The Government cites to several cases as support for its contention that it is entitled to present, both in the Indictment and to the jury, the basic purpose of the regulations under which the defendants are accused. Indeed, several cases in the Sixth Circuit have addressed motions to strike “background” information contained in indictments. The consensus of that line of cases is that language ought not be stricken from an indictment where the information helps to make sense of or explain the context for the criminal charge. See United States v. Huddleston, No. 3:16-CR-61, 2017 WL 3332757, at *7 (E.D. Tenn. Aug. 3, 2017) (“[T]he United States' use of background information in an indictment is not surplusage when . . . it helps to make sense of or establish context for the criminal charges.”); United States v. Daughtery, No. 5:16-CR-22, 2017 WL 781048, at *2 (E.D. Ky. Feb. 28, 2017) (“[T]he Court should not strike phrases-included in the Indictment's background section-because they indeed help explain the context and circumstances surrounding the charged fraud in order for the charges to be understood.”) (internal quotation marks and citation omitted); United States v. Garton, No. 3:08-CR-31, 2009 WL 1424429, at *3 (E.D. Ky. May 21, 2009) (same).

         The Court concludes that some of the language that Defendants find objectionable should not be stricken because it provides necessary context to the charges in the indictment. Therefore, certain language concerning the statutory scheme and purposes of the health and safety standards will remain. However, language specifically mentioning black lung and the disease process is not relevant and serves no purpose other than to inflame the jury. It will be stricken.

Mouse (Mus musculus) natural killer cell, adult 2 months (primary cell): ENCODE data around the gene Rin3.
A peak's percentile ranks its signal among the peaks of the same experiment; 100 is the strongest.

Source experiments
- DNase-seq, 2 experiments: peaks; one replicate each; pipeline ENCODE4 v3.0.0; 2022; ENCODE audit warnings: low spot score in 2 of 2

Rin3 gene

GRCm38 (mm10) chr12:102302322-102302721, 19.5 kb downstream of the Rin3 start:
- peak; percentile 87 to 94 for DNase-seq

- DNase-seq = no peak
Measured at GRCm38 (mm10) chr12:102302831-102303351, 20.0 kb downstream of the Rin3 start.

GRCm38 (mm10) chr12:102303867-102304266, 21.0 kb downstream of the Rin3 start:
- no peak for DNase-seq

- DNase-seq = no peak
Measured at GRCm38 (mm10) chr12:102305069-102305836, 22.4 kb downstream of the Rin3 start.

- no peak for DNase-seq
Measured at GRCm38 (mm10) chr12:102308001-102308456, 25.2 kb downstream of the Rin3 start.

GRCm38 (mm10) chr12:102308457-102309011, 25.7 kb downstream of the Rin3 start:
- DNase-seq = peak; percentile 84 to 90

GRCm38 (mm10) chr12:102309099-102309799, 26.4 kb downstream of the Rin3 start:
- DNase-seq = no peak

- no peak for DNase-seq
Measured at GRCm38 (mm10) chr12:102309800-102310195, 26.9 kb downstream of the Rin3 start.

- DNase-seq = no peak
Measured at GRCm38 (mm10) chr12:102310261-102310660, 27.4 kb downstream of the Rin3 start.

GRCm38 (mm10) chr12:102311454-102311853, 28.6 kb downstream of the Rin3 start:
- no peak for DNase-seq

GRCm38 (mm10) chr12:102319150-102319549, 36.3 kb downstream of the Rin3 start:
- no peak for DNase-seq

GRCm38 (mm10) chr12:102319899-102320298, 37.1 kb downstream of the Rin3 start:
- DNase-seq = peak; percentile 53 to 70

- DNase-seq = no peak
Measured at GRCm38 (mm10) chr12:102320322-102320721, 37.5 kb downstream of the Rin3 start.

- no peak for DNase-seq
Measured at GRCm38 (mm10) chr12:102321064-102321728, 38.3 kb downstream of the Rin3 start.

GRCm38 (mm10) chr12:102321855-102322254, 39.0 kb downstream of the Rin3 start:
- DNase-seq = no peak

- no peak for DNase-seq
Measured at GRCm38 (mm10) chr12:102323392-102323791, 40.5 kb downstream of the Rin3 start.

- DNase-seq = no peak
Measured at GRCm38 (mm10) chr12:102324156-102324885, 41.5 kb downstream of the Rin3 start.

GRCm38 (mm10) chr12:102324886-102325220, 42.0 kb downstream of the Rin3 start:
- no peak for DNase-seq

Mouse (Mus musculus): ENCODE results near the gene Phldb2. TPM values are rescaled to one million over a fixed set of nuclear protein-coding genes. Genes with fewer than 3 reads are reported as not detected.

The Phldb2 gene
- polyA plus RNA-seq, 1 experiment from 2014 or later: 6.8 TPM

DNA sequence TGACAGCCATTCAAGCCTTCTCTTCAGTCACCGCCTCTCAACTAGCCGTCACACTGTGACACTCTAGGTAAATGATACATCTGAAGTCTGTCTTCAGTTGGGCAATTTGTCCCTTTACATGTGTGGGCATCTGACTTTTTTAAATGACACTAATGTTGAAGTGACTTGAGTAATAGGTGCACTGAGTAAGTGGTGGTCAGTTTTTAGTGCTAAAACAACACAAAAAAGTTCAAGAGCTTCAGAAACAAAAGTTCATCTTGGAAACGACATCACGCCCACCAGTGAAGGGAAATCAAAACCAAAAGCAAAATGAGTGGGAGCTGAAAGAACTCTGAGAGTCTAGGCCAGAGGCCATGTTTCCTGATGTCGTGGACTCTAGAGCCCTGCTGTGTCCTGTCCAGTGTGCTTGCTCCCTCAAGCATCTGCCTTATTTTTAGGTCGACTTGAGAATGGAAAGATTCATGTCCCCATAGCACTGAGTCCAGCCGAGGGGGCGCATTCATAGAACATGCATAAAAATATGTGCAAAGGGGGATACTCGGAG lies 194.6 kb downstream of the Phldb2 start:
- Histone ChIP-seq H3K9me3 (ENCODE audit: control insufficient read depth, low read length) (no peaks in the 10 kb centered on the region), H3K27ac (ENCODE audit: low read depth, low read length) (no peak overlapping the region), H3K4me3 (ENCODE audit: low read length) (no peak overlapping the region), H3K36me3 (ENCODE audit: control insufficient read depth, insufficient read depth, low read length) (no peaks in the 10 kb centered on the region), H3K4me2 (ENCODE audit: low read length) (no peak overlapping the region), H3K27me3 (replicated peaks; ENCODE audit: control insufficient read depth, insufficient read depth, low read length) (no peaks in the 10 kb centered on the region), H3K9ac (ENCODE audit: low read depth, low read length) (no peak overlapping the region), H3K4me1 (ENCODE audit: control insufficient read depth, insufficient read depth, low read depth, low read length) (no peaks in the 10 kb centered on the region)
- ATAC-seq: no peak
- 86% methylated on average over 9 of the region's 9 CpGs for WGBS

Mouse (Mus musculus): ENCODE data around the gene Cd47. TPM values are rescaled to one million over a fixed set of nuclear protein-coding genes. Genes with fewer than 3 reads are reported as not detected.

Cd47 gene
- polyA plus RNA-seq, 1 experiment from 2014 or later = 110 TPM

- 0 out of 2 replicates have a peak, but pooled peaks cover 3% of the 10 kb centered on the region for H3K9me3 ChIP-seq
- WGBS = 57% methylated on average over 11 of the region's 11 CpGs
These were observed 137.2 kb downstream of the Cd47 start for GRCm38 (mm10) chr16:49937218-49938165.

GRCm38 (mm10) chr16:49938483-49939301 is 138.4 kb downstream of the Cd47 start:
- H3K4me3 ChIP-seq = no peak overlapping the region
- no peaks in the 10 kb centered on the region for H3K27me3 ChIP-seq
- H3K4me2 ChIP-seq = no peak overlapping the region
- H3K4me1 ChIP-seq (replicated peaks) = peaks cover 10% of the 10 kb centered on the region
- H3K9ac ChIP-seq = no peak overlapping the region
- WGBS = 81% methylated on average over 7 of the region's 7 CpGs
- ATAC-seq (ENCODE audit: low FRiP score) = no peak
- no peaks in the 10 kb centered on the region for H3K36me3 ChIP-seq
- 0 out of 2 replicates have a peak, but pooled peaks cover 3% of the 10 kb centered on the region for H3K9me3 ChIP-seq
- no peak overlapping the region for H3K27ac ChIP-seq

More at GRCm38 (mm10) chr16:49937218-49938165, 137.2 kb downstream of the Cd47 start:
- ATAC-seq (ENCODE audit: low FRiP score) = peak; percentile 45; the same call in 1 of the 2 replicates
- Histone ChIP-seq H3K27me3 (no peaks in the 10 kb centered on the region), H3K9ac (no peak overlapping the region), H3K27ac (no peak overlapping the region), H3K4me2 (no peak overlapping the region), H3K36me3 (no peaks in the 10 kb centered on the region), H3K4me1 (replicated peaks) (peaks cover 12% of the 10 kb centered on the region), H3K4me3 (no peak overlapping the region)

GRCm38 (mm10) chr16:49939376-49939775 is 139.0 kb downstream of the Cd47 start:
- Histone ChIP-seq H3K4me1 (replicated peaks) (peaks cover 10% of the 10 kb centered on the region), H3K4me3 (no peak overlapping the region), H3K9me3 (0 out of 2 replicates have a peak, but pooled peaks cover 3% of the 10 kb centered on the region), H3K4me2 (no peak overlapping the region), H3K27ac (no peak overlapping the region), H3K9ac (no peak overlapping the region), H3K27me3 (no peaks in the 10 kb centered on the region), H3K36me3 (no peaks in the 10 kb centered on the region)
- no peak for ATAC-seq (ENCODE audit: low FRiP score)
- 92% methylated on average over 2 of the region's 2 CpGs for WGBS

The Government argues that evidence of disease is relevant since it will be seeking a sentencing enhancement under § 5K2 of the Sentencing Guidelines. This evidence may be relevant at a sentencing hearing but it will not be allowed at the trial of this case. The attached document reflects the Court's judgment as to which language should remain in the indictment and which should be stricken. The scope of evidence permitted at trial must fall within the confines of the information remaining in those paragraphs.

         III. Conclusion

         For the reasons set forth above, IT IS HEREBY ORDERED that Defendants' Joint Motion to Strike and in Limine [DN 102] is GRANTED in part and DENIED in part.

         IN ...